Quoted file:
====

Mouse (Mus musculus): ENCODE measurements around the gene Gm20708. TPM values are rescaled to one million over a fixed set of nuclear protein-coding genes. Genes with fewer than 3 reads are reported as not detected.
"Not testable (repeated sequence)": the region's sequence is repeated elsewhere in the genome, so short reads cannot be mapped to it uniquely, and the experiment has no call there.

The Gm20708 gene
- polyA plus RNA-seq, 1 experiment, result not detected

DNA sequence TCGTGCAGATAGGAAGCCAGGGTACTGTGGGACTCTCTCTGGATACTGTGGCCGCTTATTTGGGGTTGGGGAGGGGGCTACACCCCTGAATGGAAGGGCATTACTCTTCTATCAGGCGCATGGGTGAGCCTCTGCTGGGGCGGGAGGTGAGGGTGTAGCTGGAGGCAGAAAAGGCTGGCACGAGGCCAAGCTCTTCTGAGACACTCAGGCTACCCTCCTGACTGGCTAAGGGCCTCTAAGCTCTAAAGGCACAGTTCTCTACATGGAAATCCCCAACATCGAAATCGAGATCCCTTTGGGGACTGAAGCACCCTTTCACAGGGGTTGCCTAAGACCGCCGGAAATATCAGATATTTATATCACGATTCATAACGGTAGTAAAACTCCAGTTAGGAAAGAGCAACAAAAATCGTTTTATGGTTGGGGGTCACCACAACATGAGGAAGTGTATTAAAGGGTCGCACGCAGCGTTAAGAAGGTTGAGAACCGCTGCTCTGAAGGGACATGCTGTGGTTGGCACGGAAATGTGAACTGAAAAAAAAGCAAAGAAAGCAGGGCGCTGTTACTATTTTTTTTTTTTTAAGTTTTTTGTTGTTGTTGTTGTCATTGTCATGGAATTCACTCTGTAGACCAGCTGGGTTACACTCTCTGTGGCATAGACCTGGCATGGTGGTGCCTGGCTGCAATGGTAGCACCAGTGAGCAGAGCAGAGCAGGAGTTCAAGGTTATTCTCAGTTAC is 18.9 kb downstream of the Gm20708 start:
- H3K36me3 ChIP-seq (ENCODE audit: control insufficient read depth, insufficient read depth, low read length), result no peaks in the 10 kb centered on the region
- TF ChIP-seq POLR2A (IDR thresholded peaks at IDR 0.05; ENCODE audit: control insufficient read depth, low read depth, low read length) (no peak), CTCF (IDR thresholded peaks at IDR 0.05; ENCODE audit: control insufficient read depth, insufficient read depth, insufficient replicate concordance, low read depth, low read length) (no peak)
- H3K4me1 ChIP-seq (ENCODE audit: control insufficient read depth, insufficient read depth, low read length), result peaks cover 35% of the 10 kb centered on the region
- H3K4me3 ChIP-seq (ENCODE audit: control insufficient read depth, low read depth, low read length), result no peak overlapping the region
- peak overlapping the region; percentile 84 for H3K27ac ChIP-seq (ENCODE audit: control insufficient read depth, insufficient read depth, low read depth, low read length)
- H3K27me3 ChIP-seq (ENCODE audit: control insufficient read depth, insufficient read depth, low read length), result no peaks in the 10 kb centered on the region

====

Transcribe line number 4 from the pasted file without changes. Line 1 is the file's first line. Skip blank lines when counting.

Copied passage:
- polyA plus RNA-seq, 1 experiment, result not detected